RENEE MONTAGNE, host:
And the recession could push up the number of uninsured motorists. An insurance industry group says that as unemployment rises, so could the number of people who let their policies lapse. NPR's Jeff Brady reports.
JEFF BRADY: The correlation between unemployment and driving without insurance seems logical, but now David Corum with the Insurance Research Council can put numbers on this phenomenon.
Mr. DAVID CORUM (Vice President, Insurance Research Council): If the unemployment rate goes up by one percentage point, we would anticipate that the percentage of people who are uninsured would go up by three-quarters of one percentage point.
BRADY: IRC researchers looked back at their data over two decades and found both statistics track each other very closely. And since the unemployment rate is expected to go up through 2010, Corum can predict a rise in uninsured drives.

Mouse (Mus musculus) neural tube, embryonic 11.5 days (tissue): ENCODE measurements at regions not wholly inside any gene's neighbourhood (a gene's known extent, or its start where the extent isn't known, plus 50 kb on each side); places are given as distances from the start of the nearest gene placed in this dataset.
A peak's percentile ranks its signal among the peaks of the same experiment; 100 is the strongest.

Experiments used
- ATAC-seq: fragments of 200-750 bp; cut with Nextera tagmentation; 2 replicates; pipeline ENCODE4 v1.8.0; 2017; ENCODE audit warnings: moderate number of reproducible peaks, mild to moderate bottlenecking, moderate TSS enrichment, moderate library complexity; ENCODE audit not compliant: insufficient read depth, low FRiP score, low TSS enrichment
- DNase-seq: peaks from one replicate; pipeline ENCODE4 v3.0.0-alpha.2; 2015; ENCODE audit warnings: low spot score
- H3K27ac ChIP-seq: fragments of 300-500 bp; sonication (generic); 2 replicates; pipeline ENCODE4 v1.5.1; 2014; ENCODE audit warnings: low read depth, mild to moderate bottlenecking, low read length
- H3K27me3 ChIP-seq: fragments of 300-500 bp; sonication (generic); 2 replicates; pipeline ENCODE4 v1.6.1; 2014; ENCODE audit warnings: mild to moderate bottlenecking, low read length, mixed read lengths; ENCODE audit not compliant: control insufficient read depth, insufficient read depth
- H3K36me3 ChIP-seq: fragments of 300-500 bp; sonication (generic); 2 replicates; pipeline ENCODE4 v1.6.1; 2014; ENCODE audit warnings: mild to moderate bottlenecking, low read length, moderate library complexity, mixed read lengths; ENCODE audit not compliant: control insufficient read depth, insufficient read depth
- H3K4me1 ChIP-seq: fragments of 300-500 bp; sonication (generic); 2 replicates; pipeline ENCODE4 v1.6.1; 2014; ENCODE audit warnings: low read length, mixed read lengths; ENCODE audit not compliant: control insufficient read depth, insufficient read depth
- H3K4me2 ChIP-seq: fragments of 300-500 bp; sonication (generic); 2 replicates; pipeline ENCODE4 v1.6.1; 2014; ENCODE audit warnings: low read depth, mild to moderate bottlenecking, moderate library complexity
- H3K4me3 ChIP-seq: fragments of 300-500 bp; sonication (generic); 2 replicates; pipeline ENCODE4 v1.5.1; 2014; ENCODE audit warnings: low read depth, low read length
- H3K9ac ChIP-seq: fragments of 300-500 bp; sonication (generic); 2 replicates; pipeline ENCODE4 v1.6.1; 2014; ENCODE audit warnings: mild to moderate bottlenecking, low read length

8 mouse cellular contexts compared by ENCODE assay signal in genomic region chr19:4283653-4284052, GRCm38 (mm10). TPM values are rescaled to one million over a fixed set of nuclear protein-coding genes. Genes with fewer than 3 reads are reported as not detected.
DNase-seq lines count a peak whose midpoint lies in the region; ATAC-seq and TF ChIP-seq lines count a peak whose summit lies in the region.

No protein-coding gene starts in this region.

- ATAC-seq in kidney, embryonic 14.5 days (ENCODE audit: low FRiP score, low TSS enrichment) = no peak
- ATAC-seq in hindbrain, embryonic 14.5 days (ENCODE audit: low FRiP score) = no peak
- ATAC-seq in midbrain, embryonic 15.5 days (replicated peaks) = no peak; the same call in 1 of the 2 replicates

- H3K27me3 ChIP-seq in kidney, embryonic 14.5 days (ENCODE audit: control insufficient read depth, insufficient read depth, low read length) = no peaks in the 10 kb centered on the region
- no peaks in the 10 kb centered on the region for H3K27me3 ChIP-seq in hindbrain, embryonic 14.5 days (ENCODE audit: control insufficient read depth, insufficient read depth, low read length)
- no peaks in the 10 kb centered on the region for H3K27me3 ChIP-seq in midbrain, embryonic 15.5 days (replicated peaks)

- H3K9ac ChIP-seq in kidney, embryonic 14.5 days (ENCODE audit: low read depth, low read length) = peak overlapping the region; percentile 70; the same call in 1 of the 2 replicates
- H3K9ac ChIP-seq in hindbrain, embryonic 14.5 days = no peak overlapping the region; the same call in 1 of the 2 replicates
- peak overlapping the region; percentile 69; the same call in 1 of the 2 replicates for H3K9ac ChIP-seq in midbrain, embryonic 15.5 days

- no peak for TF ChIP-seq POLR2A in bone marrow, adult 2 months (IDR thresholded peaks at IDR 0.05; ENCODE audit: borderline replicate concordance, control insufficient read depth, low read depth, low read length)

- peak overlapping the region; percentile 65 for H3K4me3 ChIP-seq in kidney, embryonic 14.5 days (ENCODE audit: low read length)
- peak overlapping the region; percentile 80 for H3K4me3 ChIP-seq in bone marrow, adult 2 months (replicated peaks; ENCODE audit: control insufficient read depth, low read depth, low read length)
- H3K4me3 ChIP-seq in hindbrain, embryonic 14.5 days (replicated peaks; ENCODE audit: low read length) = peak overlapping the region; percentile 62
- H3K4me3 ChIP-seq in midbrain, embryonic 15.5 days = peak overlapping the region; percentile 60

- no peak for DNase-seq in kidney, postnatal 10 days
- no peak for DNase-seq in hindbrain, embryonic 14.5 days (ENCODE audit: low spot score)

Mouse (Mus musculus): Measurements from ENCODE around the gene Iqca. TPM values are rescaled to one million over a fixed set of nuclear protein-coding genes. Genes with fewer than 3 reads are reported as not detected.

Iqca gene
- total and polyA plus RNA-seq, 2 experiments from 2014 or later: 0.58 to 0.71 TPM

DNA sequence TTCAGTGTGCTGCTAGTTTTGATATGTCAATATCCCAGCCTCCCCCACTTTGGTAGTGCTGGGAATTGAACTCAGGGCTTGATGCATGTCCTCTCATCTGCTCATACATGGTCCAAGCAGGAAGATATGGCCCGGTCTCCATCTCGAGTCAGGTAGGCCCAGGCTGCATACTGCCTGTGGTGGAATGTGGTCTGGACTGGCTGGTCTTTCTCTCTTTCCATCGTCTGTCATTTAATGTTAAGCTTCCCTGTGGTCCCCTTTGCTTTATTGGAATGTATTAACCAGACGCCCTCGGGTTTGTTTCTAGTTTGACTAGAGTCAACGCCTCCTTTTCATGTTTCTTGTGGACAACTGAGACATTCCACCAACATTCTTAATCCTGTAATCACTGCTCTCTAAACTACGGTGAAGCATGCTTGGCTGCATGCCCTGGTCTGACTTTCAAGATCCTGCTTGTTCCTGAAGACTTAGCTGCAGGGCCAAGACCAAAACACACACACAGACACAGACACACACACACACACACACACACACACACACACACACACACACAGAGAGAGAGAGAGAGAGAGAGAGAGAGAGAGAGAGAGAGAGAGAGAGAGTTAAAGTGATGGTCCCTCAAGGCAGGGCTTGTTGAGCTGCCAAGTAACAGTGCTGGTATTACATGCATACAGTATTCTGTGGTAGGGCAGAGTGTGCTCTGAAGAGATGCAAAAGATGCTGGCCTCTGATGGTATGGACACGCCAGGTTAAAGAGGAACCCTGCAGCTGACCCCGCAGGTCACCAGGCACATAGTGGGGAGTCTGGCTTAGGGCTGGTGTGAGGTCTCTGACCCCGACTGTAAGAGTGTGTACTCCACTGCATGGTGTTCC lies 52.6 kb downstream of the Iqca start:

Mr. CORUM: We are anticipating that the percentage of people who go uninsured will increase from 13.8 percent in 2007 to a little over 16 percent in 2010.
BRADY: If you can predict a rise in uninsured drivers, then maybe it can be prevented. Consumer advocates suggest help for low-income drivers, especially in parts of the country, like rural areas, where public transit isn't always a viable option. California launched a low-cost auto insurance program a few years back: A family of four earning less than $53,000 a year can get a bare-bones policy for under $400. Jeff Brady, NPR News.